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If you were injured in a motor vehicle accident and qualify for Part 7 benefits with ICBC (“no-fault benefits”), you may be entitled to the following:
1. Medical Benefits
Section 88(1) of the Insurance (Vehicle) Regulations (the “Regulations”) requires ICBC to pay “all reasonable expenses incurred by the insured as a result of the injury for necessary medical, surgical, dental, hospital, ambulance or professional nursing services, or for necessary physical therapy, chiropractic treatment, occupational therapy or speech therapy or for prosthesis or orthosis”.
Although section 88(1) is seemingly broad, ICBC has established policies that limit the payment of such medical benefits. Typically, ICBC will only pay for treatments immediately following the accident, and will only pay for a limited number of treatments. ICBC will not generally pay the “user fee” charged by most treatment providers, which typically amounts to $30 per treatment. Alternative medicine expenses, such as acupuncture and naturopathic remedies will not usually be paid.
2. Rehabilitation Benefits
Section 88(2) of the Regulations requires ICBC, where provision is likely to promote the rehabilitation of the insured, to provide or pay for a variety of treatments or items.
These items include at-home care by a nurse or attendant, wheelchairs, braces, where someone is rendered reliant on a wheelchair or is unable to maneuver around their home, alterations to a home, and, where a person is unable to use public transport, the purchase of a motor vehicle. Despite the broad language used in the Regulations, ICBC generally interprets the provision very narrowly and in practice, is not likely to pay out for these expenses in most circumstances.
3. Wage Loss Benefits
Section 80 of the Regulations requires ICBC to pay wage loss benefits if an injury prevents a person from working because they are “totally disabled”. Total Disability Benefits (“TTDs”) are payable where a person was employed at the time of the accident or had worked 50% of the year before the accident. TTDs are not payable where EI benefits are available – EI benefits must be exhausted for TTDs to be payable.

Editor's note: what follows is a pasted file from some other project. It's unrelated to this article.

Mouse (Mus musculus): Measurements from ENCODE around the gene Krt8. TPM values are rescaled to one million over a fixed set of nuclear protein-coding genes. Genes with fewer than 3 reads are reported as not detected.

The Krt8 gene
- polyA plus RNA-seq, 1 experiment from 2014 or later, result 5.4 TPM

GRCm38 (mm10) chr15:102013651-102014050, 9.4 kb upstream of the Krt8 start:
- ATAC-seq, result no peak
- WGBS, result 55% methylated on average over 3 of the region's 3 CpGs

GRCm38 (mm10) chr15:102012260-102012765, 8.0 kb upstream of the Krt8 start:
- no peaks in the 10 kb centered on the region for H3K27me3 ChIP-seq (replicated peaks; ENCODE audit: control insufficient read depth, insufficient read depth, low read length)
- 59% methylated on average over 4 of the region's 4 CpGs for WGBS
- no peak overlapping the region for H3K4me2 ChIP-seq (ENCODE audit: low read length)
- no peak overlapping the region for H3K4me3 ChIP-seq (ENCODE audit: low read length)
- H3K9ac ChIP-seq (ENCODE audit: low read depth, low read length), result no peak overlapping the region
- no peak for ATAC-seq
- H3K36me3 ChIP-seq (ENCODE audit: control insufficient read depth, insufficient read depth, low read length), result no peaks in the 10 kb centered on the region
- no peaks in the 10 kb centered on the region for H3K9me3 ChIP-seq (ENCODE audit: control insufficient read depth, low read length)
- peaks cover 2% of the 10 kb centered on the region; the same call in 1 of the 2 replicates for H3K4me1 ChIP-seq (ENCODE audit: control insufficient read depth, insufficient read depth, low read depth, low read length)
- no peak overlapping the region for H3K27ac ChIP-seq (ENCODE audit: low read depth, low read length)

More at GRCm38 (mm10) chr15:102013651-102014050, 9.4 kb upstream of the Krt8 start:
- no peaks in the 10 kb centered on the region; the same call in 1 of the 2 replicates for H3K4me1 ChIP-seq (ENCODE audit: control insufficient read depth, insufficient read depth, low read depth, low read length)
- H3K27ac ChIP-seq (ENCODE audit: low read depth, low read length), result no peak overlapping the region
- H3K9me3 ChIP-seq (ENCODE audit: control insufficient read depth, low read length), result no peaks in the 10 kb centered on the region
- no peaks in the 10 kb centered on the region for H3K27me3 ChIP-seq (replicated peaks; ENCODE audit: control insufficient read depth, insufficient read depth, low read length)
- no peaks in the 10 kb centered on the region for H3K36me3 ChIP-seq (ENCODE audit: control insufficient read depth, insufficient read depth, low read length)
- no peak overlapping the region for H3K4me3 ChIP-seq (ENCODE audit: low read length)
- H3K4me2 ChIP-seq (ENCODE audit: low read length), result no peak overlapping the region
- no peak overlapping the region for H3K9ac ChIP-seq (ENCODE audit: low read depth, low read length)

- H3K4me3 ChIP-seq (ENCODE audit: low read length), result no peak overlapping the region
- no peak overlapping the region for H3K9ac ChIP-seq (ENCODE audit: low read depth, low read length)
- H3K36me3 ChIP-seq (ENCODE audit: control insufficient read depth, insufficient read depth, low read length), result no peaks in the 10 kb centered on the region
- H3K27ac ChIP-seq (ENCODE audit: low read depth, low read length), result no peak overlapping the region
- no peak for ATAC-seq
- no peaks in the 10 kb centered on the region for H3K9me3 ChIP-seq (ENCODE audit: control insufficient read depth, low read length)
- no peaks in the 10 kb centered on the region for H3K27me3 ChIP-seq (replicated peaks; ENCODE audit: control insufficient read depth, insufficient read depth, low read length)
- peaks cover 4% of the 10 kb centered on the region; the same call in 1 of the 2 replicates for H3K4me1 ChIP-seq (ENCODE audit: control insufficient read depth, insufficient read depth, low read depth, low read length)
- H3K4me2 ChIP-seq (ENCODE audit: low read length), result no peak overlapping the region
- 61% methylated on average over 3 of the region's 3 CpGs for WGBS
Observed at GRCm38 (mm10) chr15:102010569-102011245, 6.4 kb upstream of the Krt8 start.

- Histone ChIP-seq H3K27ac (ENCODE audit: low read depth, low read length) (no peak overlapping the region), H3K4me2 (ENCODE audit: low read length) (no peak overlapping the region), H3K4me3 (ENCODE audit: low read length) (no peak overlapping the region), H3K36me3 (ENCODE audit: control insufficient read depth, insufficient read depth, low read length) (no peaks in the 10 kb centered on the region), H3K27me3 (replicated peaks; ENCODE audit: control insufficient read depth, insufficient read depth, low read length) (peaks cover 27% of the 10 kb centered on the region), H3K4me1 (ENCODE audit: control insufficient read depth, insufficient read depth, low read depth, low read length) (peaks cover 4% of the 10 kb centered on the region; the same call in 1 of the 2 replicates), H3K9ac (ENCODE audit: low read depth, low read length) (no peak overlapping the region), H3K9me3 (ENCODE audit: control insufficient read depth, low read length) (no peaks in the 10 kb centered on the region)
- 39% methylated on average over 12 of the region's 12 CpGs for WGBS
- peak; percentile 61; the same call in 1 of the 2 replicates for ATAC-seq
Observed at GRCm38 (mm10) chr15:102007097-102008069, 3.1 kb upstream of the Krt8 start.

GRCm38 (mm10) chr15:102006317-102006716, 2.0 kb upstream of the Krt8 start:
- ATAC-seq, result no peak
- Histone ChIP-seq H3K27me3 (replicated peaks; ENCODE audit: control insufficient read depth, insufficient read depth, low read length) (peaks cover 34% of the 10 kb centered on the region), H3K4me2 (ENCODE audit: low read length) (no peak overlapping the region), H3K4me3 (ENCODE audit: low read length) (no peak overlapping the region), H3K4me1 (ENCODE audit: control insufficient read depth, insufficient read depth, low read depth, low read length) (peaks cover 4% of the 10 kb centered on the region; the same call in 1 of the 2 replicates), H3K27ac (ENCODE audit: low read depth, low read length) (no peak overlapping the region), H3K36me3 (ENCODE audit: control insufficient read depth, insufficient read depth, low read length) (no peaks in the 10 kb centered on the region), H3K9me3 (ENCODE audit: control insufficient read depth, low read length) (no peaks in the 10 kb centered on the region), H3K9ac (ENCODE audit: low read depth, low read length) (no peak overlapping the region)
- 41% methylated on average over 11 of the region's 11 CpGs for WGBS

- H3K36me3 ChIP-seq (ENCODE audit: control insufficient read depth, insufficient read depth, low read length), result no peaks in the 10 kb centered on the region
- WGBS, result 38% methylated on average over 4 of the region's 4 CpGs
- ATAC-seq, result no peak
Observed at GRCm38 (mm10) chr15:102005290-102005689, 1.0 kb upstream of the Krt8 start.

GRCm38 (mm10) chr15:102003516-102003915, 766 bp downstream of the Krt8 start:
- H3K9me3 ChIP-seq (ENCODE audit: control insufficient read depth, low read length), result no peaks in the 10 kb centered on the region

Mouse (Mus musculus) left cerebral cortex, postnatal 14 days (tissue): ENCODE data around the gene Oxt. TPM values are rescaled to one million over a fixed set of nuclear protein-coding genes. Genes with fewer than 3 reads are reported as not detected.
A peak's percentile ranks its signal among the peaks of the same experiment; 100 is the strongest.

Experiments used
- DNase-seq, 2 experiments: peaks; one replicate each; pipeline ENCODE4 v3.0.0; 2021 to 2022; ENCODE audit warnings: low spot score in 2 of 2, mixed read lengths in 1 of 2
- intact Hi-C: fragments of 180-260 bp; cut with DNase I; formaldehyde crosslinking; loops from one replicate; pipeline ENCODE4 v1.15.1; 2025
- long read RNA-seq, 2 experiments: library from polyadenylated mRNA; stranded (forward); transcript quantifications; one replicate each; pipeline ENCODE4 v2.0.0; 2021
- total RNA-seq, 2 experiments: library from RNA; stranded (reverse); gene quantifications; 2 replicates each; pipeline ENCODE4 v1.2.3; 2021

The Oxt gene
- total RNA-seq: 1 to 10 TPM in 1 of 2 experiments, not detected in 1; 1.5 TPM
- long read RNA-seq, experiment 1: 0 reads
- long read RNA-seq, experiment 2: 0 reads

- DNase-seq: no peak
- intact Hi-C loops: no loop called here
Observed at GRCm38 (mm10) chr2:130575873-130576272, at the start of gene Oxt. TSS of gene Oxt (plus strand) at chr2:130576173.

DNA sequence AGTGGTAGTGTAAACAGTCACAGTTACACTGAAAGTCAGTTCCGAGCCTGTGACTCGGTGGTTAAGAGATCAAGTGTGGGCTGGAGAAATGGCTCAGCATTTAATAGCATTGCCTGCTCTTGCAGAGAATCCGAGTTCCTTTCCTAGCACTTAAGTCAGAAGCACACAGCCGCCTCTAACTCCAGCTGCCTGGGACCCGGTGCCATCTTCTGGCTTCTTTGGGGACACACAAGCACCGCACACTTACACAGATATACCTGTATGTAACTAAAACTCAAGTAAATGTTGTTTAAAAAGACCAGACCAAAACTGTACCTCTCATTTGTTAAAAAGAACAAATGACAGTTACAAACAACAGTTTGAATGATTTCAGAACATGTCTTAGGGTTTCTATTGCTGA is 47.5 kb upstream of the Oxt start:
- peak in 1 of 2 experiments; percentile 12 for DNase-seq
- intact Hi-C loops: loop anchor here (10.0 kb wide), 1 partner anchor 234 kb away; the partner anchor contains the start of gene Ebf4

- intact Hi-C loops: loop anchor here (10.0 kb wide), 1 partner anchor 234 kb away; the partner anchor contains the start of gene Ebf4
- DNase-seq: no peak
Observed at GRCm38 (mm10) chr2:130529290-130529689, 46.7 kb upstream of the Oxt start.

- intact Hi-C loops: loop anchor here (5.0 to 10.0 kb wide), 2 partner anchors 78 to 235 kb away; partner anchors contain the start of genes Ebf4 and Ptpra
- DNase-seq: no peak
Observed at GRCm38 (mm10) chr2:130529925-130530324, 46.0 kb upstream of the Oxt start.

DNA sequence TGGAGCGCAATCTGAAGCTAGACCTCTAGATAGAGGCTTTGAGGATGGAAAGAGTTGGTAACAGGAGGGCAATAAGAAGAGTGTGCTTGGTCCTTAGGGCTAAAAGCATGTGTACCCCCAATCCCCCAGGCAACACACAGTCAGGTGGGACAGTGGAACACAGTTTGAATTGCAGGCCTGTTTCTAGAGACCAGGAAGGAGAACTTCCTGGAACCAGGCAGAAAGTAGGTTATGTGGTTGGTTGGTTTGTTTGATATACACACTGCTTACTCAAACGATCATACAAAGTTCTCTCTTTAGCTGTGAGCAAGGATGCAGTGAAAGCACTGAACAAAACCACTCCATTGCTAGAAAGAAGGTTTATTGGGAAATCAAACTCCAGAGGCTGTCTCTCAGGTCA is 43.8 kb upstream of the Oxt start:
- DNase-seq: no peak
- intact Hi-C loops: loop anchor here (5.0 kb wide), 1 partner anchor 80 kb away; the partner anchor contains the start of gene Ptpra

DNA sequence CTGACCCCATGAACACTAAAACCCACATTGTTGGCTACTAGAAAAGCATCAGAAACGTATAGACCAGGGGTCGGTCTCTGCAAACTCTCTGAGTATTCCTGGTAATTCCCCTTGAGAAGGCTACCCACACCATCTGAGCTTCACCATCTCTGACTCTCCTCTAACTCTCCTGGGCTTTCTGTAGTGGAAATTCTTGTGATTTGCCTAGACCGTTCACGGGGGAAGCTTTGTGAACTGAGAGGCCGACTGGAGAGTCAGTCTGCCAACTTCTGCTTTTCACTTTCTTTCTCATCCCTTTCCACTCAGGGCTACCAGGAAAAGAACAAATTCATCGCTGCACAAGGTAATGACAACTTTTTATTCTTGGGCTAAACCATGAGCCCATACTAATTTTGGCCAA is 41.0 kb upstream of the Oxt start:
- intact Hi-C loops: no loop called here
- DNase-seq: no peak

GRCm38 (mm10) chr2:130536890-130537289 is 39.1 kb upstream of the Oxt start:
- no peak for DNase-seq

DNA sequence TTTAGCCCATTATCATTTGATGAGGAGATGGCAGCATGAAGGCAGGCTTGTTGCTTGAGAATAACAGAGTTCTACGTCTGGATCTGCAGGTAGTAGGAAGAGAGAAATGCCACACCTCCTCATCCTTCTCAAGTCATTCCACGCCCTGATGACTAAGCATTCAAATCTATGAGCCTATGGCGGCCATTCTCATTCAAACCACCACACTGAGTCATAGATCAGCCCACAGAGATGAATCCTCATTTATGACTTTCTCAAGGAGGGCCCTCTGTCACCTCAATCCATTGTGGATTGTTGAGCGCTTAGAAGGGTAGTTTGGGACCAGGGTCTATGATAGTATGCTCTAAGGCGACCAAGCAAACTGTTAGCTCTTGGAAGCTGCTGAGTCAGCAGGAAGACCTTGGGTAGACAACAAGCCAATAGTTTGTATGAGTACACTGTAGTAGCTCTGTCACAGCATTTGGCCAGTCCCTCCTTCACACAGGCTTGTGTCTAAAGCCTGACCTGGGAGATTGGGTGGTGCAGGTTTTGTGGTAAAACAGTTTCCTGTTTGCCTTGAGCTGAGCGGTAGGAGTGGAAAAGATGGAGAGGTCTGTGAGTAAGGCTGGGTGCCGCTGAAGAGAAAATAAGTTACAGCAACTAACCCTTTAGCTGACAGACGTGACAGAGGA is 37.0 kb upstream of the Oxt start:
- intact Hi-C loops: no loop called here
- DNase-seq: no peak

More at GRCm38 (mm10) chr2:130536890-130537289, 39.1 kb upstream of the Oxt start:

ICBC will pay up to $300 per week (unless the optional additional Part 7 coverage was purchased), and is calculated at 75% of the person’s average weekly earnings in the year before the accident.
An injured person who is unable to do their job is entitled to receive TTDs for up to two years following the accident, after which, they are entitled to receive TTDs only if they are unable to do any job that would be suitable based on their age, education and experience, and are only payable until age 65.
4. Homemaker Benefits
Section 84 of the Regulations provides benefits to a homemaker who is not able to perform most of their household tasks. The benefits will pay for the expense of someone, who is not a family member, to do the housework for a period up to 104 consecutive weeks. The maximum coverage available is $145 per week.
Experienced injury lawyers, such as those from League & Williams, can provide you with the quality legal advice and representation you need to help you recover from any injuries suffered in a motor vehicle accident.
Making a Personal Injury Claim. Cbabc.org.
Should I hire a personal injury lawyer to help with my ICBC claim? Icbcclaiminfo.com